Via Gordon, I see that Tim Bray pointed to Jeff Dillon's points on cross platform .NET. Jim Blizzard chimed in as well.
I like Gordon's brief and complete summary:
The point? If you care about cross platform .NET, there are details you need to pay attention to, and you really shouldn't do dumb things like use the registry. As for "the cost of not being able to do native system programming in pure Java" we already know that pure .NET is a myth, too. [The 80/20 Solution]
With due respect, I'm not getting a few of Jeff's views:
The Java API writers have always been very careful not to introduce an API which does not make sense on all platforms. This makes Java extremely portable at the cost of not being able to do native system programming in pure Java. [Jeff Dillon]
Which sounds just like the Least Common Denominator point I've made before. However, while the Java API writers may try to support the LCD, the Java Application Server vendors explicitly promote vendor lock-in by introducing APIS that are App Server specific. As Jeff wisely points out, there is a cost. I say it's too high for most.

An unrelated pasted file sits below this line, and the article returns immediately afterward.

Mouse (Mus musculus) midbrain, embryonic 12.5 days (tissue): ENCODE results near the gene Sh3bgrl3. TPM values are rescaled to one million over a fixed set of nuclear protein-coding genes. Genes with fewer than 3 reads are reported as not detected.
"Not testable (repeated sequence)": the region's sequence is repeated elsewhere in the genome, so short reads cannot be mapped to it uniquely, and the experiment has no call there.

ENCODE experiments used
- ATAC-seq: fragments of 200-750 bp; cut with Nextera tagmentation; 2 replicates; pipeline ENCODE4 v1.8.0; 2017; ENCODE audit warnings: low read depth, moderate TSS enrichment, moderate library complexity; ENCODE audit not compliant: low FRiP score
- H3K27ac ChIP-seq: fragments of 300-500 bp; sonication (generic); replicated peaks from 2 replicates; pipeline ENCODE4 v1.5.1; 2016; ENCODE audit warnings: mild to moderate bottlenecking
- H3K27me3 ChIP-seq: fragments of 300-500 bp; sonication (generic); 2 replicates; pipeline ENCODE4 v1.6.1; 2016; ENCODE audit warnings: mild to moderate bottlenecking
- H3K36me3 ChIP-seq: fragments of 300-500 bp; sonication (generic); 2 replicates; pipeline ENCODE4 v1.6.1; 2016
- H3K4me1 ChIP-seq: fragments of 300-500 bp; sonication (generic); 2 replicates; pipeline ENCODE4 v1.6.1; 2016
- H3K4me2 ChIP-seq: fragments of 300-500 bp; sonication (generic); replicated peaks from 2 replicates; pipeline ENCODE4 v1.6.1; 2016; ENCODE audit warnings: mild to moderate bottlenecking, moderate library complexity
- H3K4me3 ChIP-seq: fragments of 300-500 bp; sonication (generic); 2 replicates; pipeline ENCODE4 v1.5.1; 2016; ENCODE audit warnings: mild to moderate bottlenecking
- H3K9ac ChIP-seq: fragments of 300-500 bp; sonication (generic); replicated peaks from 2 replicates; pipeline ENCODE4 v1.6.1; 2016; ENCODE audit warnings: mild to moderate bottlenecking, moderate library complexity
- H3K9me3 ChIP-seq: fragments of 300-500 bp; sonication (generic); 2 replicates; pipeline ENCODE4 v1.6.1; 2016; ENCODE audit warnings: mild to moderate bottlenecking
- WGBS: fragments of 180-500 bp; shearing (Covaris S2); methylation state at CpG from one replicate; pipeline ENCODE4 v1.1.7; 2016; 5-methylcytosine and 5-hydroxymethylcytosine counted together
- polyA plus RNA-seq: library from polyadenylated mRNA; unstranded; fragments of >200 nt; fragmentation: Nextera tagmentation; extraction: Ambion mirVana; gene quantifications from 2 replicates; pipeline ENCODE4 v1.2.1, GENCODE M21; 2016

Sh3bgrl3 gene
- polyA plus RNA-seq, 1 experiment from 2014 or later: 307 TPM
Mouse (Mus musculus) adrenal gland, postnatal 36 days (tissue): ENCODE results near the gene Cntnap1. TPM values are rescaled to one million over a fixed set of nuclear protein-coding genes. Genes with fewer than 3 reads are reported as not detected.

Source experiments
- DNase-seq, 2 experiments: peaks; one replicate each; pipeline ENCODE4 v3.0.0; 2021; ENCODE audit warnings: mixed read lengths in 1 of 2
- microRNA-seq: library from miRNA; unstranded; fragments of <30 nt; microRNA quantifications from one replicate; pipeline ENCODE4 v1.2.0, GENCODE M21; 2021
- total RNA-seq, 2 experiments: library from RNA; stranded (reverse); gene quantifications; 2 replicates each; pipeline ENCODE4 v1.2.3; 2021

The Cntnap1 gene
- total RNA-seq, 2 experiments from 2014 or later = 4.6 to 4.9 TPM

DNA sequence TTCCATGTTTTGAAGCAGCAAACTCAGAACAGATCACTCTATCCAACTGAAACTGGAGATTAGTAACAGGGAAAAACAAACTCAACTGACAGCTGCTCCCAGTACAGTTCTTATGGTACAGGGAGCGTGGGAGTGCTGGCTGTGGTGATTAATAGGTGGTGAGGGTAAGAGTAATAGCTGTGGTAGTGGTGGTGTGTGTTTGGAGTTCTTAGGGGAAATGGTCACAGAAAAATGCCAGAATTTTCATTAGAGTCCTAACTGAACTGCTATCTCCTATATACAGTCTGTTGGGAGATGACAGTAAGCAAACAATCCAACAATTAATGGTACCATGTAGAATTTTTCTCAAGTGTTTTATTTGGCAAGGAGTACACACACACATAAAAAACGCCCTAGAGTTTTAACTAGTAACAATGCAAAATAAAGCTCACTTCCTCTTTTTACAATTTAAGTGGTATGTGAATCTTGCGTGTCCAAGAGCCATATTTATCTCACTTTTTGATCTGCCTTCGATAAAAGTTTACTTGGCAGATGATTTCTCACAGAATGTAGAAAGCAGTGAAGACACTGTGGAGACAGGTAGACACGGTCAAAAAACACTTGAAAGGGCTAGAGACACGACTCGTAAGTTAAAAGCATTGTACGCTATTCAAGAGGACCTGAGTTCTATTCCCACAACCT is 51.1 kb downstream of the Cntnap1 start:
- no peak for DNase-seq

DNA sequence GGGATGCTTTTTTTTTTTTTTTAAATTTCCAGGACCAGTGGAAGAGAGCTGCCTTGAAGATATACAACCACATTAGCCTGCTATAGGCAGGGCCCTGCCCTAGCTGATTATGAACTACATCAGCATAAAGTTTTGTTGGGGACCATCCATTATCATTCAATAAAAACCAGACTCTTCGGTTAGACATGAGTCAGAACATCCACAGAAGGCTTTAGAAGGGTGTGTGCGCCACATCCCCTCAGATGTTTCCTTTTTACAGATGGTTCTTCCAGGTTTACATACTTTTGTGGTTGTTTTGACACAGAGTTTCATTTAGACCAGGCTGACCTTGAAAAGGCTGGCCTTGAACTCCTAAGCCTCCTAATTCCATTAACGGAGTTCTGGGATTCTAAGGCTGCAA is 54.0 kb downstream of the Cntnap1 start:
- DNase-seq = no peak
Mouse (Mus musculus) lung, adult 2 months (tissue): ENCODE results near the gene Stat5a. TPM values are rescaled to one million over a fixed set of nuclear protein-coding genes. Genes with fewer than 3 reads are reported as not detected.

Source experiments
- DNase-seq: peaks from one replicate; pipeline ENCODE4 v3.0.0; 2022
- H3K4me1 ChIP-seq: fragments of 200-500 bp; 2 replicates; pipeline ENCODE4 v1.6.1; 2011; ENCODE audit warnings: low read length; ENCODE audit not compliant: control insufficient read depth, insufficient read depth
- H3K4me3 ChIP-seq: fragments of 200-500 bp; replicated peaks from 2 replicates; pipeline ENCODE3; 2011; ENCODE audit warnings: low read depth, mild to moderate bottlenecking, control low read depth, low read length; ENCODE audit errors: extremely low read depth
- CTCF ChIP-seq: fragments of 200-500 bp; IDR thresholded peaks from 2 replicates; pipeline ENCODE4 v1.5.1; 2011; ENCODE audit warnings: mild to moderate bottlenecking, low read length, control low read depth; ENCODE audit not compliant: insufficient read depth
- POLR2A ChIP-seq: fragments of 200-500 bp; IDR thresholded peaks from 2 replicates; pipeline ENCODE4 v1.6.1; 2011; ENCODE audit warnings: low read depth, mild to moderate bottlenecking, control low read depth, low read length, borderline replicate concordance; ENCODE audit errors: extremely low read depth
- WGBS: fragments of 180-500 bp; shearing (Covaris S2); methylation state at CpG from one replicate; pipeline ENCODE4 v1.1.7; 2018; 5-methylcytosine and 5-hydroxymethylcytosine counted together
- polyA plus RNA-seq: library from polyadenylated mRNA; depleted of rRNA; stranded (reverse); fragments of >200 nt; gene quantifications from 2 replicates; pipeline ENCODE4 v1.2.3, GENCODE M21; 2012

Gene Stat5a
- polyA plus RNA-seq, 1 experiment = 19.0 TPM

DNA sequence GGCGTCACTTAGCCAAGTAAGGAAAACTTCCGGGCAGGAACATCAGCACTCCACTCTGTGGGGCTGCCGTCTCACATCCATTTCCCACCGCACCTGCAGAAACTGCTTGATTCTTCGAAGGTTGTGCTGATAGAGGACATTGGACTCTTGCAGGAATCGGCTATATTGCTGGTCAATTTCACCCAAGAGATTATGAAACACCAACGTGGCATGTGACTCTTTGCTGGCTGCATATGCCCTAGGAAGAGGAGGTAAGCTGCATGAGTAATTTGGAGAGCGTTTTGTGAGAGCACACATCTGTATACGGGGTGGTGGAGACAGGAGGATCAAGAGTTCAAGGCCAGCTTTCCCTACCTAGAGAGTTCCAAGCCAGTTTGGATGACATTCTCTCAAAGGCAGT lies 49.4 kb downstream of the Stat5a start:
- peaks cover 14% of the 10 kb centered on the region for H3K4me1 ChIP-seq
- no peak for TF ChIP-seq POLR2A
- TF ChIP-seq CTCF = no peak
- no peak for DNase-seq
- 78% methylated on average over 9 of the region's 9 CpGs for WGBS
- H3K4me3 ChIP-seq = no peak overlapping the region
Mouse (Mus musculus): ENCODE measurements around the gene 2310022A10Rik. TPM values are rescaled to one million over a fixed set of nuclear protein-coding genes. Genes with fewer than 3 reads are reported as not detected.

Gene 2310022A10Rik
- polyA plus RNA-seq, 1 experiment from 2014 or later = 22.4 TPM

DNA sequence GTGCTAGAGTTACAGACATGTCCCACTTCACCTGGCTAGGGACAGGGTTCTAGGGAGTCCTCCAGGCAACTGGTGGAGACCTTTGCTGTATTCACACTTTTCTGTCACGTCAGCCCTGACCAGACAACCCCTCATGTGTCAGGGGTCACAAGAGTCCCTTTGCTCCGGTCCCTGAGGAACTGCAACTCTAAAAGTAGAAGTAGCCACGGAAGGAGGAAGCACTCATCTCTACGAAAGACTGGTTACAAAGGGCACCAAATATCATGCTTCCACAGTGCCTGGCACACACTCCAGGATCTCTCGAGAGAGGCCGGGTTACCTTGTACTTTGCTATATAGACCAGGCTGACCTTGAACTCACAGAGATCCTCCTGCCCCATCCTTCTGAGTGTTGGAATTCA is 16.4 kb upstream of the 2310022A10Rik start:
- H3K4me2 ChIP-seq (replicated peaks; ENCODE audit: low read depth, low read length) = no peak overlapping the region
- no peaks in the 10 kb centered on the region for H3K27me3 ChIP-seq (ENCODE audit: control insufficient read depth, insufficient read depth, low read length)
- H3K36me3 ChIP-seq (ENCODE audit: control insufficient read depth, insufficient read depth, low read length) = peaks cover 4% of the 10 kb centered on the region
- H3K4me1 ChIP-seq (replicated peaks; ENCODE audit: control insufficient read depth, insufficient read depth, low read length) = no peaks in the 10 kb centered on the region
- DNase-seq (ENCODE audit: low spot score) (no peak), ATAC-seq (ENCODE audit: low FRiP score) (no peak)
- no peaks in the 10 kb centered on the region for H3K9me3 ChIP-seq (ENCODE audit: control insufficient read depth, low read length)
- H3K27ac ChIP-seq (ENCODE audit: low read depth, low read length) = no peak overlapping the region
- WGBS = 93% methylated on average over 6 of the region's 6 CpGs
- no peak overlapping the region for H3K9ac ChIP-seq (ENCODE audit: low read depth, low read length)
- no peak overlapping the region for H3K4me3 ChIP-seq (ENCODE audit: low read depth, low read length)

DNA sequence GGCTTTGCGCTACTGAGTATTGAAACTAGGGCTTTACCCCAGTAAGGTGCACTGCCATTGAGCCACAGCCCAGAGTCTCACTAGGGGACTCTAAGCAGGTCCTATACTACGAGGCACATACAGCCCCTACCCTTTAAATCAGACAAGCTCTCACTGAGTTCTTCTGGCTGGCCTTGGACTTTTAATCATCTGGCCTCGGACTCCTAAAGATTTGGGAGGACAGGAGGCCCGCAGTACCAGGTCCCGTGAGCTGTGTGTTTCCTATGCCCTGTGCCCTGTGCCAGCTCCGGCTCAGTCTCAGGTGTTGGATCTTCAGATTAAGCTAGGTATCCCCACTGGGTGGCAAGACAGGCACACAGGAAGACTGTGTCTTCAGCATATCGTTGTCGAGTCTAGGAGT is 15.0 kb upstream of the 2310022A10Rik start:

Microsoft is very open about their goals - Vendor lock-in is a good thing. Exploit the platform. Jeff says:
With .NET, Microsoft went ahead and wrote all kinds of APIs for accessing the registry, accessing COM objects, changing NTFS file permissions, and other very windows specific tasks. In my mind, this immediately eliminates .NET or Mono from ever being a purely system independent platform. [Jeff Dillon]
No, it really just eliminates the possibility of using a COM API on another platform. This will lead to the rise of ".NET Code - Pure Enough for Mono" , and that suits me just fine.
If Microsoft were to truly virtualize the machine, they would have marginalized their investment in the Windows platform. [Me]
I'm not trying to promote bad feelings. I worked at Nike getting Java over RMI on Solarious to talk to DB2 on a Mainframe - I love all religions, remember:
Scott's Rule of Programming 0x303b: Don't Player-Hate, Integrate.
I'm just trying to remind folks that, by definition, write once, run anywhere, means writing to Least Common Denominator APIS (or introducing "if (!IsMacIE)" code - You may have seen that before on a Write Once technology called HTML/ECMAScript?)
The only difference is that Mono has seen fit to raise the level of the Least Common Denominator API to a reasonable level. That, combined with common sense like there's no Registry on Linux means that apps like dasBlog can happily be ported to Mono.